In this, the second part of my series looking back on five years of Eve Online, I tell the tale of two lost Empires, and the solo-corporation that emerged far stronger from their ashes. Part one is here.
In truth, there was one thing that kept us hooked for five years: the thrill of combat.
While any number of games have exciting combat dynamics, only Eve’s seem to induce genuine highs, due to its risks. People regularly reported adrenaline shakes after the most intense fights, and I’m fairly sure that the inherent risks of the game were the only reason I kept on pushing.
Eve, of course, is a time-sink of an MMO, and that effect is exacerbated because assets you create can be destroyed. PvP generally means that someone’s ship is going to be exploded, possibly their pilot in his escape pod too. Replacing both of these can be costly. While you reappear in a clone vat and don’t “die”, the loss, thanks to the time it took to make the money, can be very real. Big losses hurt. The risks, therefore, are exciting in a way that a more traditional WoW clone can’t match.
In some ways, I think the excess of money in Eve is one of the reasons why we lost interest by the end of the five years. It became too easy to make the millions and billions required to buy our ships, and the sense of risk began to diminish. At the time we joined Huzzah, however, making money was becoming a new challenge, because we were moving out of the cheap tech 1 era ships and into tech 2: better, faster, tougher, and radically more expensive. This wasn’t just an issue for us, it also made our enemies more interesting: kill a pricey command ship or heavy assault cruiser and you knew you were hurting your enemy more than you were if he was in a cheap ship. Kill him with a cheap ship, when he was in an expensive one, well, that was just the sweetest thing.
Huzzah were living in Catch, a fairly wealthy region with a number of capturable stations. They were, along with their local allies, to go to war with FIX and capture the rest of Catch from them. Victory was to be short lived, as we’ll see, but during that time StateCorp’s attendance and commitment levels rocketed. We were really getting a kick out of this game: tearing around the local regions in small gangs, fighting in huge sovereignty contests, and intercepting raiders night after night.
The Catch stations sat at the end of a “pipe” of solar systems that led from the safety of Empire into various 0.0, player alliance regions. StateCorp had scouts stationed throughout the pipe whenever anyone was awake. When I was at my desk there was usually a cloaked scout ship sat watching an important junction system in the pipe. I left it on my laptop for hours on end, just watching, waiting for targets. If I wanted to play with my main account I could just potter about making money or doing logistical tasks, waiting for the fight. Others did the same, as well as keeping an eye on the intel channels into which Huzzah and their allies reported. When enemies were spotted nearby, we would move to engage them. Where the enemy gang was of a size that could be tackled by StateCorp alone, we mobilised quickly. We probably annoyed our allies. In the words of one of them: “Statecorp are like all Zoom Zoom Zoom and we’re all like :(”
In fact, I’d often already be floating quietly a couple of jumps up the pipe when an enemy gang was spotted. StateCorp would rally from the more distant station systems, or from our “POS” – a player owned structure, which is a rudimentary space station deployed by individual corporations.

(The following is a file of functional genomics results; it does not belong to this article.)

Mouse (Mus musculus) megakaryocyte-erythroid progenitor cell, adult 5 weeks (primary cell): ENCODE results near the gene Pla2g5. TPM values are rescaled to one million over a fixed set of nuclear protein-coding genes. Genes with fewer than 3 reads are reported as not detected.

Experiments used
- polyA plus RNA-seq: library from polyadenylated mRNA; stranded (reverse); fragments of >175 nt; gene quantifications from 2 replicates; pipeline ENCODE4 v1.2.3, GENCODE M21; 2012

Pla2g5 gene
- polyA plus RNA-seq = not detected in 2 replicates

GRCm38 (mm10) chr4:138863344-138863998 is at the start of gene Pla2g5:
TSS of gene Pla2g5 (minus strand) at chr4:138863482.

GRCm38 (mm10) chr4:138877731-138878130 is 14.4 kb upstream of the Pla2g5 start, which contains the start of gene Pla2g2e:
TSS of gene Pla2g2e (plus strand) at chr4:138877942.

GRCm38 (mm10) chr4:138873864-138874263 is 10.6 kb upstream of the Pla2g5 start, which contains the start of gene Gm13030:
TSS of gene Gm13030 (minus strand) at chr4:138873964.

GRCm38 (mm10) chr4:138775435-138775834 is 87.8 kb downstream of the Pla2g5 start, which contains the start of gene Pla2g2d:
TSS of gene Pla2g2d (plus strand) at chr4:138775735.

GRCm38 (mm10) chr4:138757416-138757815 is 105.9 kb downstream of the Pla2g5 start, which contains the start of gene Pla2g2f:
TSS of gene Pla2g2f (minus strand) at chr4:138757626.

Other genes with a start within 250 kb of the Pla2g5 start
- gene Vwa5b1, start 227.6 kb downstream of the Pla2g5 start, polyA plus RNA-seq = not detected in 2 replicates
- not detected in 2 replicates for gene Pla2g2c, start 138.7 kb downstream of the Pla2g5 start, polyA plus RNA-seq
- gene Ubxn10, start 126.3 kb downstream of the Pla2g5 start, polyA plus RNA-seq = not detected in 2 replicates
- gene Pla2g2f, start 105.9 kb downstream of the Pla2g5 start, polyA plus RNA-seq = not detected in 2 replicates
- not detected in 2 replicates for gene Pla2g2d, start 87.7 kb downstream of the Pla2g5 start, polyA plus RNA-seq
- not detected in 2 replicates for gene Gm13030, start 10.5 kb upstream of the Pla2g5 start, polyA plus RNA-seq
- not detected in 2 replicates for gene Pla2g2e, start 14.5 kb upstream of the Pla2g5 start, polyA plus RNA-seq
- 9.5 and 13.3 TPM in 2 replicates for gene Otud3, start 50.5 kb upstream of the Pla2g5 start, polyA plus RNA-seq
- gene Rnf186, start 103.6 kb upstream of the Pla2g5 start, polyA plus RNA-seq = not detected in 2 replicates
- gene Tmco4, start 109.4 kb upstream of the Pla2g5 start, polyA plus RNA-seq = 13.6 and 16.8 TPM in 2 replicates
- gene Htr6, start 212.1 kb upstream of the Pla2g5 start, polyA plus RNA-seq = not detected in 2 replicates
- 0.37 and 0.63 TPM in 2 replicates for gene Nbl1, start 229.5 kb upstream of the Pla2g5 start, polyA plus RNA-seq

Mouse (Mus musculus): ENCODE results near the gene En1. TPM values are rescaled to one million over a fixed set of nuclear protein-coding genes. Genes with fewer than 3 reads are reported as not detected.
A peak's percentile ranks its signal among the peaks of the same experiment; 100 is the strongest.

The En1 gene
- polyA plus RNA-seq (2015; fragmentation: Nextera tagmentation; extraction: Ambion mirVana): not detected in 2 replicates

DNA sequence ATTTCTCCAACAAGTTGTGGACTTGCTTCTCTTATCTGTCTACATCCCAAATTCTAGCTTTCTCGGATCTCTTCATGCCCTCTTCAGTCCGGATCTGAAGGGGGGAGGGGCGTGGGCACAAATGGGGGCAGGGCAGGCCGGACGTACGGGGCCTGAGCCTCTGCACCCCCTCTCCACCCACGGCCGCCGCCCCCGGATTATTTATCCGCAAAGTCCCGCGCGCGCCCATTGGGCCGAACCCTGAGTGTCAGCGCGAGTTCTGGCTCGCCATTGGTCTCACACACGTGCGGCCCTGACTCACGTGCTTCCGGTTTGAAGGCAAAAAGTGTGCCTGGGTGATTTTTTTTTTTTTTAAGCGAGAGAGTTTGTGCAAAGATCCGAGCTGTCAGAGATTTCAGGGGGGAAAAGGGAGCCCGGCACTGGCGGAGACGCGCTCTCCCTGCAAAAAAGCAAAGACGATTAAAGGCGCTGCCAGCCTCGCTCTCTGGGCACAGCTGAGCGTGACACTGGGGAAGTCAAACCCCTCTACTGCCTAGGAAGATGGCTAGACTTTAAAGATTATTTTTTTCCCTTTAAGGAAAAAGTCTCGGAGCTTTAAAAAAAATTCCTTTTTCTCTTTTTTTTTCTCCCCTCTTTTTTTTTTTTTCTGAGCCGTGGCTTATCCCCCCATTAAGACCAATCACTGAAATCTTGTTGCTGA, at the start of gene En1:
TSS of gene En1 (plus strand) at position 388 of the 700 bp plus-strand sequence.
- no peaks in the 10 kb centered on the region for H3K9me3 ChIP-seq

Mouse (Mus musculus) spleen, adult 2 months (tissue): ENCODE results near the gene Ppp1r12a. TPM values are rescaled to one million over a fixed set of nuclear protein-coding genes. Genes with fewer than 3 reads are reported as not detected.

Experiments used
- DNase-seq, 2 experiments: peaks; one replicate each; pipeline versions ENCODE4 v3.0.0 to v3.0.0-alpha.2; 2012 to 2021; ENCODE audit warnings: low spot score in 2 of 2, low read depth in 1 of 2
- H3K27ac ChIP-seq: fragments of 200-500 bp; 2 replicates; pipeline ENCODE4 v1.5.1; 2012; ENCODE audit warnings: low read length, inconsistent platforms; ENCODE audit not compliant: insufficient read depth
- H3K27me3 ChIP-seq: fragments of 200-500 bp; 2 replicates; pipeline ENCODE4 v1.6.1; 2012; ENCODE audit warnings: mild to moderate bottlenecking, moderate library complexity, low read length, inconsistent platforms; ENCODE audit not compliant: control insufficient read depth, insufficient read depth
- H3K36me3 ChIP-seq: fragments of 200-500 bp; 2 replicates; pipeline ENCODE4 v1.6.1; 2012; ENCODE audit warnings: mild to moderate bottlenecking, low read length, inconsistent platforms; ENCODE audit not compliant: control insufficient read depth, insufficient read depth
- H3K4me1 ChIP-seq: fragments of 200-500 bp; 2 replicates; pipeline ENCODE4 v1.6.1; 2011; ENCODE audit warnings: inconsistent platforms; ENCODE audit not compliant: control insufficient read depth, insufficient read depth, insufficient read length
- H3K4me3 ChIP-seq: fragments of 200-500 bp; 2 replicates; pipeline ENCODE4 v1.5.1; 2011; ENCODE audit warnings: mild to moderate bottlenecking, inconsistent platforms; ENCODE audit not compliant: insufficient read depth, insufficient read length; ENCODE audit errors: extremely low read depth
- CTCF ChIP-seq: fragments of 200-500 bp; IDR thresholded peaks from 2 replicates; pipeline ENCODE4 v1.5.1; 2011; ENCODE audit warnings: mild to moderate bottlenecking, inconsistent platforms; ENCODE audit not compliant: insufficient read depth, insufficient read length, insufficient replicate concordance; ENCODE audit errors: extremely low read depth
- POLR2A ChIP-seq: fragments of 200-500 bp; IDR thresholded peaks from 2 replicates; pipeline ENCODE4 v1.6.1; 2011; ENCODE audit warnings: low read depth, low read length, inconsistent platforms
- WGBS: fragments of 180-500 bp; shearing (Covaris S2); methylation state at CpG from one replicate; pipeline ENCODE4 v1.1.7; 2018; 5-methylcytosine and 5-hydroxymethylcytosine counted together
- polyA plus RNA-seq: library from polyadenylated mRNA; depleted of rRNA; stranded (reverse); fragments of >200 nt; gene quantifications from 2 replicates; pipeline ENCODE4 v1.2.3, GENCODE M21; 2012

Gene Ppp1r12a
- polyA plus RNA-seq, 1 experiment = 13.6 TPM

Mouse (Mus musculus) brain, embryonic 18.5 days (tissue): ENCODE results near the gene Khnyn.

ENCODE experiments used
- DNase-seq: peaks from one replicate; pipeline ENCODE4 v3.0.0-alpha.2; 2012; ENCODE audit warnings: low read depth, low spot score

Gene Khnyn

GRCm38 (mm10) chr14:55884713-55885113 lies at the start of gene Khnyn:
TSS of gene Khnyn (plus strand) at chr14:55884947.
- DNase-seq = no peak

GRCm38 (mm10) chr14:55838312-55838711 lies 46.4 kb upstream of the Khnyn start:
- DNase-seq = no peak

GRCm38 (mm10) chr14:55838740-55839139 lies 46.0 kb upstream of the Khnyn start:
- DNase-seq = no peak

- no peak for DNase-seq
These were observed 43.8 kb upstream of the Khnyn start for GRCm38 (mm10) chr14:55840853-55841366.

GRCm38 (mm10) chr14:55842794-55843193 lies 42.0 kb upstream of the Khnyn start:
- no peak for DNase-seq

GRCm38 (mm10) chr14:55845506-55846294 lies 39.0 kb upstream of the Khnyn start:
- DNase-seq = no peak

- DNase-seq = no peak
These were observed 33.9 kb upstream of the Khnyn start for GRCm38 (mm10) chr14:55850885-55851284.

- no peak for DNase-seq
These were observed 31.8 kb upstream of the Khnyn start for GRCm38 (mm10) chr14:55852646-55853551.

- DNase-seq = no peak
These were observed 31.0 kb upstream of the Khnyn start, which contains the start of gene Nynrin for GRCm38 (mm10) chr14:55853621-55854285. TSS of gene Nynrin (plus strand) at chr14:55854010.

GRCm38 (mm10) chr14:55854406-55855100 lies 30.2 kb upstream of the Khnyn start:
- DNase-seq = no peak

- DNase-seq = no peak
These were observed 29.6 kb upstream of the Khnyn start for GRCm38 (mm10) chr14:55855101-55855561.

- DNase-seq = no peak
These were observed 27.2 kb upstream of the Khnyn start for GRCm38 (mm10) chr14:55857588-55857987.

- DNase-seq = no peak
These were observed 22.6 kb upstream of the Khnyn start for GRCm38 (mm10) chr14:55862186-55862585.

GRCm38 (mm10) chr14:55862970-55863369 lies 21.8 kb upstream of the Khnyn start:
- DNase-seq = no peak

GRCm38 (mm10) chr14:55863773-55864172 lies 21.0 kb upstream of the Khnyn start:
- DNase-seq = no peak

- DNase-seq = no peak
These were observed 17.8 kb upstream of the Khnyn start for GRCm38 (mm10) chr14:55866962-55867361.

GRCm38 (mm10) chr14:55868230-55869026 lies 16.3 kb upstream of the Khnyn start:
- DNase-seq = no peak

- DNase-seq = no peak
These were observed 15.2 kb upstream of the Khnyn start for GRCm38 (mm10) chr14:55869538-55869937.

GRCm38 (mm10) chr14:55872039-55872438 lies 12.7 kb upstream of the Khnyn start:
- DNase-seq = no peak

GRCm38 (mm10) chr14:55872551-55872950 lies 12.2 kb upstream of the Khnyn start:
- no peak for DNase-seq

The POS, as I shall discuss later, was something we had a difficult relationship with over the years, but as a home away from home, and a forward base in the obscurer corners of 0.0 space, it was perfect.
Blockading the pipe, quickly judging the situation and either barrelling headlong into a fight, or setting up a bait trap, we got a fight on a regular basis. We won a fair number of times, too. During the Huzzah period we earned respect from a number of enemies. The pirates of Mortis Angelus visited, and were obliterated, while numerous cruiser gangs from Lokta Volterra and the dubiously named Stain Empire (Stain is a region in Eve) made life interesting whenever things got too quiet. Our victories were almost always down to good intel and good equipment. We scouted the enemy and then quickly fitted to be optimal against them in a fight. Usually we’d appear at face value to be killable – a small gang, with small ships – but we’d often have tanked ourselves against their specific damage output, or fitted jamming ships with full racks of jammers designed to lock their damage dealers out of the fight.
We didn’t always win, of course, and found our entire gang murdered by the famed solo-pirate Heikki, who used a high-spec battleship and a long range jamming ship with deadly effect at range. He was to become legend: able to kill multiple foe that fell, willingly into his trap. We also find ourselves wrongfooted by clever raiders with unusual loadouts: Muninn snipers, or “blasterthron” battleship gangs were particular problems.
Perhaps our favourite small skirmish at the time was with a Sleipnir command ship, the pilot of which had been a little aggressive in his smacktalk. On entering the fight I somehow disconnected, and my client went blank. I assumed I’d died, of course, but the mechanics of Eve meant that because he had scrambled me I stayed in the fight. Because I’d set my orbit and weapons cycling, he died under my disconnected guns. Logged back in, floating next to wreckage, with my friends laughing on voice comms. The ship was fitted with rare faction items, and once again filled our coffers with hundreds of millions of ISK.